The descriptions and average with standard deviation of each question are found on Table 1. The videos achieved a median DISCERN score of 31 (interquartile range 25–35) and an average of 31.34 (±9.37), which represents “poor quality.” 48% of the videos received “very poor,” 38% received “poor,” 10% received “fair” and 4% received “good” ratings, with none achieving an “excellent” rating. Overall, the highest rated question was “was it relevant?” and the lowest was “does it provide support for shared decision-making?” [Table 1]. The linear regression showed a positive correlation between the run time and DISCERN score (r = 0.71, P < 0.001) and a negligible correlation between the number of views and mean DISCERN score (r = −0.03799, P = 0.79).
|Table 1: Mean DISCERN scores with standard deviations of all 50 videos based on the 3 evaluators in this study|
Click here to view
Patient education materials assessment tool for audiovisual materials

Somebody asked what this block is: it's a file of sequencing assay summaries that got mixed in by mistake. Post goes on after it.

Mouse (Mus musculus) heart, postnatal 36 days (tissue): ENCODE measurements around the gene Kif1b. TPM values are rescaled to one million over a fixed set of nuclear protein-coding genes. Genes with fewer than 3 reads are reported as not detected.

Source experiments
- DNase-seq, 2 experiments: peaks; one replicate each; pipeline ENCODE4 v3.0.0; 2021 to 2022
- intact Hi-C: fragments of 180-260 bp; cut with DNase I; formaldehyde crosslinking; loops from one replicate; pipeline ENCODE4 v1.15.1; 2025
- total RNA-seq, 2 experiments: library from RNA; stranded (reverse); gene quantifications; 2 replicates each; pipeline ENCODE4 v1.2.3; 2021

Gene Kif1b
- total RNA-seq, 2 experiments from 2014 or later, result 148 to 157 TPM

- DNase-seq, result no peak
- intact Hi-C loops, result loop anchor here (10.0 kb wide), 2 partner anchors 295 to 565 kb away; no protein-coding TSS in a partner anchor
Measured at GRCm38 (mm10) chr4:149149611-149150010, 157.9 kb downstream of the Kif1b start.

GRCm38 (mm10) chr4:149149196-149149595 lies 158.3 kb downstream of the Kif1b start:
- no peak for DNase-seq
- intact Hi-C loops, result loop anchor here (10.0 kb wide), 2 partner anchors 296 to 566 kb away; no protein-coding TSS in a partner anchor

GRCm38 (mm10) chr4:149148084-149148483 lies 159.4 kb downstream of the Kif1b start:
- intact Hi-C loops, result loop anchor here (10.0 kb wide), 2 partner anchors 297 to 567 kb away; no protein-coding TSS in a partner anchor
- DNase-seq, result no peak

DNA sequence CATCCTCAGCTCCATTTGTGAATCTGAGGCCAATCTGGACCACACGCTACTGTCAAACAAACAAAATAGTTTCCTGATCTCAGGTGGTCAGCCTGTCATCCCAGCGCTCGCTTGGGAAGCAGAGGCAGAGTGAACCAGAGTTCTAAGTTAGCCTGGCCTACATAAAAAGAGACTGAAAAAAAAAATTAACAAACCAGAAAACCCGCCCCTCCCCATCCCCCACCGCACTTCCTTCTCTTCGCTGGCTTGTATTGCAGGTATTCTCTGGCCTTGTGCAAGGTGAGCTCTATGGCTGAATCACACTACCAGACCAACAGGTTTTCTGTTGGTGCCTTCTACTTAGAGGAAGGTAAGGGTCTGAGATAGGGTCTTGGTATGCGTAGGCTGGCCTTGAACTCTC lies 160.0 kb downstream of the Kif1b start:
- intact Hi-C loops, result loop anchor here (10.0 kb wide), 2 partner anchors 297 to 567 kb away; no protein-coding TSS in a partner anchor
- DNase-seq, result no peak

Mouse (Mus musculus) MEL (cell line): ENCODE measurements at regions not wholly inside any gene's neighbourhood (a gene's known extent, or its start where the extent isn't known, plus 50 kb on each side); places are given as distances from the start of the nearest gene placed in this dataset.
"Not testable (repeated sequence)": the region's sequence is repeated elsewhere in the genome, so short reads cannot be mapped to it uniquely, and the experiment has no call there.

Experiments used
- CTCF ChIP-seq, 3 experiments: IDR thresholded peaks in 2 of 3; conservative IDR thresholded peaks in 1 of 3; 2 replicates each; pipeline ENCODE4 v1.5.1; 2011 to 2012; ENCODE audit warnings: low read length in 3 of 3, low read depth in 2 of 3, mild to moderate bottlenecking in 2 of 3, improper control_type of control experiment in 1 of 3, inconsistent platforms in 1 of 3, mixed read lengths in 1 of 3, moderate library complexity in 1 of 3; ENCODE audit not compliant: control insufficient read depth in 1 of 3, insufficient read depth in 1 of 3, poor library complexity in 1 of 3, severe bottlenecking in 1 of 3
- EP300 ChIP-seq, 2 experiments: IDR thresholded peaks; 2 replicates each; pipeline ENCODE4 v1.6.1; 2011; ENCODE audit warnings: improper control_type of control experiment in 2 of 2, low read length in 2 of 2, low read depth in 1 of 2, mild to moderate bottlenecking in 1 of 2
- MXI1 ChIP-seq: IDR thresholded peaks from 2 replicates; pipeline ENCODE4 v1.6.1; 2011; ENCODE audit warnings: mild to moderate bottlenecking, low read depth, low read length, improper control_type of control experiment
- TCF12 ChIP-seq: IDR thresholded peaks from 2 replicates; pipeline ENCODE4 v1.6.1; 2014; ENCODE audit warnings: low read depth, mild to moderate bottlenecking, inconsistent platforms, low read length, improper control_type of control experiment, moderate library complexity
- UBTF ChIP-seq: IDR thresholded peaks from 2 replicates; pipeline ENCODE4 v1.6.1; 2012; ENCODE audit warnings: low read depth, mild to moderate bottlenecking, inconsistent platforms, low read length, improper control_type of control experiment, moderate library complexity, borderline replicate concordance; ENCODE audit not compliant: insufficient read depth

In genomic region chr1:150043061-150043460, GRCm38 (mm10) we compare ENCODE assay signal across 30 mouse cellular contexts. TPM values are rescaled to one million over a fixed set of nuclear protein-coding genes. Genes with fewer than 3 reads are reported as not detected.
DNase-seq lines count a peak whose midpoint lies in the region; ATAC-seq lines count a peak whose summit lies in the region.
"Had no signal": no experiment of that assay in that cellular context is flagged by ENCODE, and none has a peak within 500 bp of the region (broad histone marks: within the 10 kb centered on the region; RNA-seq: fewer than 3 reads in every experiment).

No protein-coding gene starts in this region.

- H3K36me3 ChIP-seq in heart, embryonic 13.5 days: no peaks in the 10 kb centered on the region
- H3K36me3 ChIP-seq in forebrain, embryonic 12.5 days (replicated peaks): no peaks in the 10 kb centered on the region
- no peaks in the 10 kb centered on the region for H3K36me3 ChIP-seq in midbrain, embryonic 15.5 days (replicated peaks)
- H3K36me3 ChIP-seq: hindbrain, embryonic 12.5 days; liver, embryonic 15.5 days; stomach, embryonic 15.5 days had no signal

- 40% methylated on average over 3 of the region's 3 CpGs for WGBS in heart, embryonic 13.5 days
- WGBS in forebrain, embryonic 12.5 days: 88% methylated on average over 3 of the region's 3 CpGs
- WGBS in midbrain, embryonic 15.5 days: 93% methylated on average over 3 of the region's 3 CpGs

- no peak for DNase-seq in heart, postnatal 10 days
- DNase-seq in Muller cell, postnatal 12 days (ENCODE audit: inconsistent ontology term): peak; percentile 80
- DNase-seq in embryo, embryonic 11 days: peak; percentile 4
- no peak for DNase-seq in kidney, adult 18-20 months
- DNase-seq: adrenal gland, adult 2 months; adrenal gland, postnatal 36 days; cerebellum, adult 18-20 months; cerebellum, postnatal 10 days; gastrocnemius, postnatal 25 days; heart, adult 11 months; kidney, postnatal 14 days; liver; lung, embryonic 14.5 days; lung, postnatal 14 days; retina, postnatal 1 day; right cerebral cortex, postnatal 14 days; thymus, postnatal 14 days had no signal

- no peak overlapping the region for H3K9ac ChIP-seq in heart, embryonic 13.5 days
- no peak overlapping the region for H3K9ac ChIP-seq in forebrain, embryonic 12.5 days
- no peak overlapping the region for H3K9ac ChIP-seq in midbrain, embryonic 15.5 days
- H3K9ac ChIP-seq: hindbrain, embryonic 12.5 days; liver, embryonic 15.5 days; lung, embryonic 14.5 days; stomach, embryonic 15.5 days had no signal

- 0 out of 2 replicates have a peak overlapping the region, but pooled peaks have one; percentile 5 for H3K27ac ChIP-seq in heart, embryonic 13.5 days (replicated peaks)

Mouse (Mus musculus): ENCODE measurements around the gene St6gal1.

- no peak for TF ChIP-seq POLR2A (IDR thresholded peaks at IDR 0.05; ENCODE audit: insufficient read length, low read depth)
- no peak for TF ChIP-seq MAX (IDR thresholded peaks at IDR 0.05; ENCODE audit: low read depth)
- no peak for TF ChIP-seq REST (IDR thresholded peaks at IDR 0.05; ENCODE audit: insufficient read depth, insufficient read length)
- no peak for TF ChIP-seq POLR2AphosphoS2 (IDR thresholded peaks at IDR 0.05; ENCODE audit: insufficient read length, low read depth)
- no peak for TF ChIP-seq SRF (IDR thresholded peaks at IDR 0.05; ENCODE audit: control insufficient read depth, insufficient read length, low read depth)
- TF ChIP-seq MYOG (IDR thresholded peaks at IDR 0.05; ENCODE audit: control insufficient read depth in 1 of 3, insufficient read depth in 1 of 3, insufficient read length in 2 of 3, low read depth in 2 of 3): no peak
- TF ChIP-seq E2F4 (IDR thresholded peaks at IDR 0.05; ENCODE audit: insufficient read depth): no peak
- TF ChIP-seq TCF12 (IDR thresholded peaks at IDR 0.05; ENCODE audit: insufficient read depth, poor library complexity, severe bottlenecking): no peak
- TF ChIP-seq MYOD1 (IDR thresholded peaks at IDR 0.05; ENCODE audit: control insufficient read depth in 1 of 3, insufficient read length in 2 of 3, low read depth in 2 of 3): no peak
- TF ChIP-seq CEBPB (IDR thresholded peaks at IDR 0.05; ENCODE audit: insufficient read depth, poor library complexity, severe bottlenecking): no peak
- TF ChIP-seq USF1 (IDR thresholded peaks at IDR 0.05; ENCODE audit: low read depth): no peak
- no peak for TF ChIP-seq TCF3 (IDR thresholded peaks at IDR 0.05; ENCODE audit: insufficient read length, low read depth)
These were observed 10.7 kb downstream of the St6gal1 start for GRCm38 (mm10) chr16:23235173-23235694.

To examine the understandability and actionability of the videos, PEMAT-AV was used. The overall average understandability of the videos was 69.8% ±15.4%, with 70% representing the cut-off for achieving understandability. A little over half of videos (56%) achieved this standard. [Table 2] shows the results of the PEMAT-AV understandability ratings. Most of the videos did not have a summary nor had informative headers as most of these videos had little to no postproduction. In addition, some of the videos had difficulty using only common, everyday language, or not explaining the medical terms used in the videos.
|Table 2: Mean Patient Education Materials Assessment Tool for Audiovisual Material understandability scores with standard deviations of all 50 videos based on the 3 evaluators in this study|
Click here to view